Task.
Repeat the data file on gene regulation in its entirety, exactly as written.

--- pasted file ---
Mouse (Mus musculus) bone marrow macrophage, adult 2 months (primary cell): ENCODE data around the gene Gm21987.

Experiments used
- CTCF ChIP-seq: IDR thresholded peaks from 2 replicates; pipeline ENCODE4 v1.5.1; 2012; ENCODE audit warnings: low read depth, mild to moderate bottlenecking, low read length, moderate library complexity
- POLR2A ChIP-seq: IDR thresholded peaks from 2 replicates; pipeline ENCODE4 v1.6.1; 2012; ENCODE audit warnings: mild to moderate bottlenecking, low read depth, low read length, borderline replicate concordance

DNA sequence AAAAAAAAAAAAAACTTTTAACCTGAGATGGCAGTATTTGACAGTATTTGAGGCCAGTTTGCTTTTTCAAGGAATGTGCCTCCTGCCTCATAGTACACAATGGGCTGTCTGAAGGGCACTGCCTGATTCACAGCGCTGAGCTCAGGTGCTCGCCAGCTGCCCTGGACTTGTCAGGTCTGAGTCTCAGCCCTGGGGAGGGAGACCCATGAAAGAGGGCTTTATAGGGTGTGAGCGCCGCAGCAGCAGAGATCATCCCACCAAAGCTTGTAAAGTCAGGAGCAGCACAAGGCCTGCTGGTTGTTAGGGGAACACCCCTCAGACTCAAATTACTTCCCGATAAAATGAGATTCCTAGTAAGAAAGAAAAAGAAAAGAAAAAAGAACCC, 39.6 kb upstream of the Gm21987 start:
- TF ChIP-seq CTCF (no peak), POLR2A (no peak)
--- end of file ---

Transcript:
Mouse (Mus musculus) bone marrow macrophage, adult 2 months (primary cell): ENCODE data around the gene Gm21987.

Experiments used
- CTCF ChIP-seq: IDR thresholded peaks from 2 replicates; pipeline ENCODE4 v1.5.1; 2012; ENCODE audit warnings: low read depth, mild to moderate bottlenecking, low read length, moderate library complexity
- POLR2A ChIP-seq: IDR thresholded peaks from 2 replicates; pipeline ENCODE4 v1.6.1; 2012; ENCODE audit warnings: mild to moderate bottlenecking, low read depth, low read length, borderline replicate concordance

DNA sequence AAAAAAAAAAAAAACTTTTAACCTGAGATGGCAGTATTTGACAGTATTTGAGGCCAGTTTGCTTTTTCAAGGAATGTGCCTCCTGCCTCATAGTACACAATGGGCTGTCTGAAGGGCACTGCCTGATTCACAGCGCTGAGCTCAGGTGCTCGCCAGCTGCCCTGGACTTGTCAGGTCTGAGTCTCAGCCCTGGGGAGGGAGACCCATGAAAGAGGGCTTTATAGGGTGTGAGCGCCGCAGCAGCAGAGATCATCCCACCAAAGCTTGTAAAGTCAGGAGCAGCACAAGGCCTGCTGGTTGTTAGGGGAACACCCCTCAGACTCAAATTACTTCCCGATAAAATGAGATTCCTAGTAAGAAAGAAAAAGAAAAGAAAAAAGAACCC, 39.6 kb upstream of the Gm21987 start:
- TF ChIP-seq CTCF (no peak), POLR2A (no peak)